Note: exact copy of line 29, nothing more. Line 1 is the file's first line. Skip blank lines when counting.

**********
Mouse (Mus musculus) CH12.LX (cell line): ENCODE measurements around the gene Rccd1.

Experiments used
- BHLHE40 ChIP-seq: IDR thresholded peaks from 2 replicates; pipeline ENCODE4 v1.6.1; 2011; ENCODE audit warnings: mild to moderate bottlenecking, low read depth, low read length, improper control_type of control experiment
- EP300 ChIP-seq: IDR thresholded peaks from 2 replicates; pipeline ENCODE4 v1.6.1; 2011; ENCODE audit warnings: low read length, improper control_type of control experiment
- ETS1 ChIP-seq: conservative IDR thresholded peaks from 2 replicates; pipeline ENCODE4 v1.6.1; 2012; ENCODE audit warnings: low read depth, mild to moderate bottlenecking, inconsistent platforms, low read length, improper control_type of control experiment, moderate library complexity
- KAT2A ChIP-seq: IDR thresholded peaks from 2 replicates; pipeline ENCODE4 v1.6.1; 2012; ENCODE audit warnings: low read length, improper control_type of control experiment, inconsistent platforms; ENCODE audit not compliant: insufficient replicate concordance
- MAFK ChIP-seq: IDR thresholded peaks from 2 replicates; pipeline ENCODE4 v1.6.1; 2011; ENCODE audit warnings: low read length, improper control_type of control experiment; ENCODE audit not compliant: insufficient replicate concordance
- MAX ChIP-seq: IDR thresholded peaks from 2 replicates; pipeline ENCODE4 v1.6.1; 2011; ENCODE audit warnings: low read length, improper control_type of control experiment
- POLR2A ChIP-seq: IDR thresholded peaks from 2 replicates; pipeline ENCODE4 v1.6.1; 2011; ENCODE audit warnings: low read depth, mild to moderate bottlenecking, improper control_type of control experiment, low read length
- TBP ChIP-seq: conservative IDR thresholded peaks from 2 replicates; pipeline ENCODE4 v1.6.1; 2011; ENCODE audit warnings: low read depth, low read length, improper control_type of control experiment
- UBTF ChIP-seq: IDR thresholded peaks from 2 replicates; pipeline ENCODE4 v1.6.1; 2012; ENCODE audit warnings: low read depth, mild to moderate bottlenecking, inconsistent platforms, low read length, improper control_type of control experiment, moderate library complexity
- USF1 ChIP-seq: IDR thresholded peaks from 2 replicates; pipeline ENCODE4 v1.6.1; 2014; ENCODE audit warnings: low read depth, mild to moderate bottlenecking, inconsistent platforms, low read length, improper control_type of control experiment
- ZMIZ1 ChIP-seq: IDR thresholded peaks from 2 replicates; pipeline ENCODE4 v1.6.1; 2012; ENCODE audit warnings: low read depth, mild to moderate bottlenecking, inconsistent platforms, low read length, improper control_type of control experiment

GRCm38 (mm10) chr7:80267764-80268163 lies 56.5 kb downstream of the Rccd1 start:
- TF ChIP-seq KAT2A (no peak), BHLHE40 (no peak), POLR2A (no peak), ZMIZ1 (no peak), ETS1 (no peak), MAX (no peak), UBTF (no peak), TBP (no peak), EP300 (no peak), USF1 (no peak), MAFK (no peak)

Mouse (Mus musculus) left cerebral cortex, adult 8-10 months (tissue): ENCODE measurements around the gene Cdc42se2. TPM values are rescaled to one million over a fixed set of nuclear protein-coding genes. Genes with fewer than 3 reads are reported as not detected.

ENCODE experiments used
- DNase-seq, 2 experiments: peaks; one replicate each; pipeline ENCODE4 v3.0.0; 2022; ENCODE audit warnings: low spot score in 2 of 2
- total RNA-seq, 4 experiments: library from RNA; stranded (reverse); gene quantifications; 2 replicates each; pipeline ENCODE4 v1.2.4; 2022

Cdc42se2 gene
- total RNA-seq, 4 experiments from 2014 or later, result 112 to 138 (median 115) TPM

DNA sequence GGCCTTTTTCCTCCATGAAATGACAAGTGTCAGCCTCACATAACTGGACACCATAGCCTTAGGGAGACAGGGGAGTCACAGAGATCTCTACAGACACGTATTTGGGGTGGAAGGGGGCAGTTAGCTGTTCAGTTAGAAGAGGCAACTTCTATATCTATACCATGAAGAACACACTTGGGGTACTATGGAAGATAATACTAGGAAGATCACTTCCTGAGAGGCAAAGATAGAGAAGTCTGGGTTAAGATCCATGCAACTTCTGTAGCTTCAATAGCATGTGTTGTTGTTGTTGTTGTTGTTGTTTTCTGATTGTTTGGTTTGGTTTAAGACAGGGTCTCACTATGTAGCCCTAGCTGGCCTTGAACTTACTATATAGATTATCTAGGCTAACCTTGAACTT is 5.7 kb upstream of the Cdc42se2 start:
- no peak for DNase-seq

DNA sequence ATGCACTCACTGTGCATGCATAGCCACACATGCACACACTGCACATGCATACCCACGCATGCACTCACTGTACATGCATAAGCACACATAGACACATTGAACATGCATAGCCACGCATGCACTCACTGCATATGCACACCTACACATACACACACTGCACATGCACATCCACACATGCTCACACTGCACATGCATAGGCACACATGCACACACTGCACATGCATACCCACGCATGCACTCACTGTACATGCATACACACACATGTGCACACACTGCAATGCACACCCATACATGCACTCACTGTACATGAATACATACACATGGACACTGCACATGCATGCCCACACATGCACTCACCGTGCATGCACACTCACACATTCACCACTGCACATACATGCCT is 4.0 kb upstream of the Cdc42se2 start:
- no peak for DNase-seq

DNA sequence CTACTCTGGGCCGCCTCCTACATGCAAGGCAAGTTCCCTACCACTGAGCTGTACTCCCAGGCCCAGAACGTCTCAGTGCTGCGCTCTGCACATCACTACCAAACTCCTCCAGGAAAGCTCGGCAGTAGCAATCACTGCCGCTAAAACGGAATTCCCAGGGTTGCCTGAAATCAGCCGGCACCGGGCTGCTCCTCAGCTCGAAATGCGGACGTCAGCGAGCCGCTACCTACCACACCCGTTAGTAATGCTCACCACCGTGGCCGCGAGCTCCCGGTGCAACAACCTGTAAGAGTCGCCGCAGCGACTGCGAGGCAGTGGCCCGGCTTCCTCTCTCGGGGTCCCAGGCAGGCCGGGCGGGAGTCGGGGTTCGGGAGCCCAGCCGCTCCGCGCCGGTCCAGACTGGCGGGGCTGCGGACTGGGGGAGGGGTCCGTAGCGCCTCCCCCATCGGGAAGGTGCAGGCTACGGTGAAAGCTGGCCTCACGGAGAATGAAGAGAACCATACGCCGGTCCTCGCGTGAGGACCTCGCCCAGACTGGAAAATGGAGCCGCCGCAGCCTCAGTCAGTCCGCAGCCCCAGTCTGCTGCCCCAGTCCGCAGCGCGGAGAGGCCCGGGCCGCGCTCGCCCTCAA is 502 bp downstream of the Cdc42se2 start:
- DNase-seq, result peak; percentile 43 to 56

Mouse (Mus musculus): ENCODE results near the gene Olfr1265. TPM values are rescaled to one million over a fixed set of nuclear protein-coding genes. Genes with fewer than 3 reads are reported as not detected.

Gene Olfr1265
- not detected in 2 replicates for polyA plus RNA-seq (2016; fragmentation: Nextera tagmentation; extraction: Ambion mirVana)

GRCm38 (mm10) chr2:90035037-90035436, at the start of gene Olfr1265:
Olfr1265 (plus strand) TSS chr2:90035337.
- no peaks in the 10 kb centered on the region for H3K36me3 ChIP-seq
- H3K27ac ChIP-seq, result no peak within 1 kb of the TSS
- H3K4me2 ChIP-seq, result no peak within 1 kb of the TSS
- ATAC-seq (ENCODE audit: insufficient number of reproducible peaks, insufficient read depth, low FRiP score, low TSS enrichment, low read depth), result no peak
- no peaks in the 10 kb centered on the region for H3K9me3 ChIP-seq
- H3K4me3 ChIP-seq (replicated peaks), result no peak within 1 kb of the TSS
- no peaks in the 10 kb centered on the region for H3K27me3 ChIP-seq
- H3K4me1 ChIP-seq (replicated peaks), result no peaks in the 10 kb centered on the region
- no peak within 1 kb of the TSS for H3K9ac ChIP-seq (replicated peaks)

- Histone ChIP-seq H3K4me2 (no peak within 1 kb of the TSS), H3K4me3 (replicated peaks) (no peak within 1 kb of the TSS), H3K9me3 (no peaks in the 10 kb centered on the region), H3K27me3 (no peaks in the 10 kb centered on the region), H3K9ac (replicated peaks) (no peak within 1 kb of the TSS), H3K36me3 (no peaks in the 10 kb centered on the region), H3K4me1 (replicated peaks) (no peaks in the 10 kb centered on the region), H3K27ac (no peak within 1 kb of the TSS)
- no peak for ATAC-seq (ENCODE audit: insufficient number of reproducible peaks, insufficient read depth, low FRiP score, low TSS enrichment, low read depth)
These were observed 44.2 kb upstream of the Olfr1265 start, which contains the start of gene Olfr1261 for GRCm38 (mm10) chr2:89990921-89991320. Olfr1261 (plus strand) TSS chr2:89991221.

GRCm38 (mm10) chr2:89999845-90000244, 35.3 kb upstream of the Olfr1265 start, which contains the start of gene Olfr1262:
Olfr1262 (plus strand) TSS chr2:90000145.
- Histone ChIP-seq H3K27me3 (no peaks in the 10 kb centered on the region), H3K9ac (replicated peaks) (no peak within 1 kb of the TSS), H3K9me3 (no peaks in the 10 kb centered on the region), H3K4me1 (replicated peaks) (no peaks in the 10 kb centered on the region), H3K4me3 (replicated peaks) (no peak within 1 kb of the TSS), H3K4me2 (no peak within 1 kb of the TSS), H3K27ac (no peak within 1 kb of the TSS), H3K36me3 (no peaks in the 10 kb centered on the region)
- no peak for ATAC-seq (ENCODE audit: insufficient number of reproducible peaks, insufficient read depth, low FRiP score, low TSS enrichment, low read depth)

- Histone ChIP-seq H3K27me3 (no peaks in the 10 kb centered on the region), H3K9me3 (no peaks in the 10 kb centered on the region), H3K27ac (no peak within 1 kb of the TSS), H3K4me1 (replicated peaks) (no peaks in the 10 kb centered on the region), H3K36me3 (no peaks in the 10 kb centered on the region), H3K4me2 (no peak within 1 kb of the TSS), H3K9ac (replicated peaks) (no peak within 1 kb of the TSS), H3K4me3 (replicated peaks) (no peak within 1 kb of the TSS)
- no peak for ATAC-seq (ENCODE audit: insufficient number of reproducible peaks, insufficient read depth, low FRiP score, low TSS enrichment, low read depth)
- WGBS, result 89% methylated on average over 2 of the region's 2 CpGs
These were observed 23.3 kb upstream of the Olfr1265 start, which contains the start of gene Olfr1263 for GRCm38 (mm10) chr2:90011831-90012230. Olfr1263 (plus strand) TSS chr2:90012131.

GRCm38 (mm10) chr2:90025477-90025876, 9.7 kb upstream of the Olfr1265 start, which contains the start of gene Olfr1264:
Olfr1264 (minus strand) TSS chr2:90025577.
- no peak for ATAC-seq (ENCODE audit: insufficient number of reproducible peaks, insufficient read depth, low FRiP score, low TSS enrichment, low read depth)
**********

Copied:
Gene Olfr1265